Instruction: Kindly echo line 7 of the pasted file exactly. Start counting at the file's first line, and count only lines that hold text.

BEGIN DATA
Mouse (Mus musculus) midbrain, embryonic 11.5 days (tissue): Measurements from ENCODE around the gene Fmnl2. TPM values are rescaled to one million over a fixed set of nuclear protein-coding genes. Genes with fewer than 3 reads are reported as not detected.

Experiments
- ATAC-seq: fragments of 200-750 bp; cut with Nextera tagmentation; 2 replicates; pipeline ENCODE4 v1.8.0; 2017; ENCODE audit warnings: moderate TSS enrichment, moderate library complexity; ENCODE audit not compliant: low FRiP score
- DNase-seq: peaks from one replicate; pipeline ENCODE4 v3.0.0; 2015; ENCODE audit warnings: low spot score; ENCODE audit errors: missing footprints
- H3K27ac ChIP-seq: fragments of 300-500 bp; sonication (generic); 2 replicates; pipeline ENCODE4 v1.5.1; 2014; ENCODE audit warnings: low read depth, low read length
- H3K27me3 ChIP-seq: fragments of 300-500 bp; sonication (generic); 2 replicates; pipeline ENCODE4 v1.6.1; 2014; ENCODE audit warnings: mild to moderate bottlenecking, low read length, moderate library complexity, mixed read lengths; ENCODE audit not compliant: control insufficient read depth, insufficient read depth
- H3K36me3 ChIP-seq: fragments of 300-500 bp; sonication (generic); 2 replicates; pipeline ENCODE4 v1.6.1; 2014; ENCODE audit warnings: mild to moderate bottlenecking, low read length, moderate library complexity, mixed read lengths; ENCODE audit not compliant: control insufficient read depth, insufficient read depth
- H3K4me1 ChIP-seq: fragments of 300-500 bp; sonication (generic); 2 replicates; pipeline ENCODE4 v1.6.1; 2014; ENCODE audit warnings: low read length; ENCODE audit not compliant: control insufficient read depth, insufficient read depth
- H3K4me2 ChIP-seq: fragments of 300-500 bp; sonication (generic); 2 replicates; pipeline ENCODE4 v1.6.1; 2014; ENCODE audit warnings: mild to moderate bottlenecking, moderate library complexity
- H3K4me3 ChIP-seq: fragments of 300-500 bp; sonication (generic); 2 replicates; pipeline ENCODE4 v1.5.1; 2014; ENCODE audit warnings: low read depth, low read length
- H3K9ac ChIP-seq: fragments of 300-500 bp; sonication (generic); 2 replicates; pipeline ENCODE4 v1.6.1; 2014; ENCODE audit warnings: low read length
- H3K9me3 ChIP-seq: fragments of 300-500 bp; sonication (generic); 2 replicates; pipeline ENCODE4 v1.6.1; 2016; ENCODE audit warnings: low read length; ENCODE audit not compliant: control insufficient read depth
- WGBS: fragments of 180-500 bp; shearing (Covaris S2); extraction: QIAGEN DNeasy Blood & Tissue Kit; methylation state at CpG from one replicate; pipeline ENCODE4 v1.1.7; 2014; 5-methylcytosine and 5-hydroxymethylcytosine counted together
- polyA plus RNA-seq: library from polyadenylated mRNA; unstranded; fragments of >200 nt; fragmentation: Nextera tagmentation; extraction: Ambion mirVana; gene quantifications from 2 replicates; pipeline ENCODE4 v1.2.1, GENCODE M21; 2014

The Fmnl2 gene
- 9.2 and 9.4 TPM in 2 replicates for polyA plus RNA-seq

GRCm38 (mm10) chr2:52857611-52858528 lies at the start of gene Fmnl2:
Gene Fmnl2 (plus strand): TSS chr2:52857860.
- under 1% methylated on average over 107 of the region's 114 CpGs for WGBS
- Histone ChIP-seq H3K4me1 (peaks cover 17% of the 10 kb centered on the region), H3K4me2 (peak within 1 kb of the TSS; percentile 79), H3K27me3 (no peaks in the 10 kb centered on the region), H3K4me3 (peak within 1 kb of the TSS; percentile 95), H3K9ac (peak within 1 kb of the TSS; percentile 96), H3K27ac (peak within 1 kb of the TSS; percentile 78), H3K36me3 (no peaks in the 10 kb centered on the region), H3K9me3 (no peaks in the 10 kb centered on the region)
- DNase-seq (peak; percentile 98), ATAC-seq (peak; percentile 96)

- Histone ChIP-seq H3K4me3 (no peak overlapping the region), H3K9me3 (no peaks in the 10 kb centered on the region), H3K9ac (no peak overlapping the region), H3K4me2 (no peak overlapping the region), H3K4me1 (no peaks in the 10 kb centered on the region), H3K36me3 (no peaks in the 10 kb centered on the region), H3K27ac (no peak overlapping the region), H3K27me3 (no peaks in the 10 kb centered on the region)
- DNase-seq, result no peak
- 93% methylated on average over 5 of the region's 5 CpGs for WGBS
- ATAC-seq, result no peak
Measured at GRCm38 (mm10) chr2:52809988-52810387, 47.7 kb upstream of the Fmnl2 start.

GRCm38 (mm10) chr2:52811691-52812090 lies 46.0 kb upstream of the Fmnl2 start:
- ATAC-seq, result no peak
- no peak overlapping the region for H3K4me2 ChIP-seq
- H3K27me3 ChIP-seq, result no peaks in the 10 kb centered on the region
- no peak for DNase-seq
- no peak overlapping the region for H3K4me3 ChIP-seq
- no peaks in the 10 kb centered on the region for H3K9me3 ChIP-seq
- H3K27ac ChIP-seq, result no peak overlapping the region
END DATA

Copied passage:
- H3K36me3 ChIP-seq: fragments of 300-500 bp; sonication (generic); 2 replicates; pipeline ENCODE4 v1.6.1; 2014; ENCODE audit warnings: mild to moderate bottlenecking, low read length, moderate library complexity, mixed read lengths; ENCODE audit not compliant: control insufficient read depth, insufficient read depth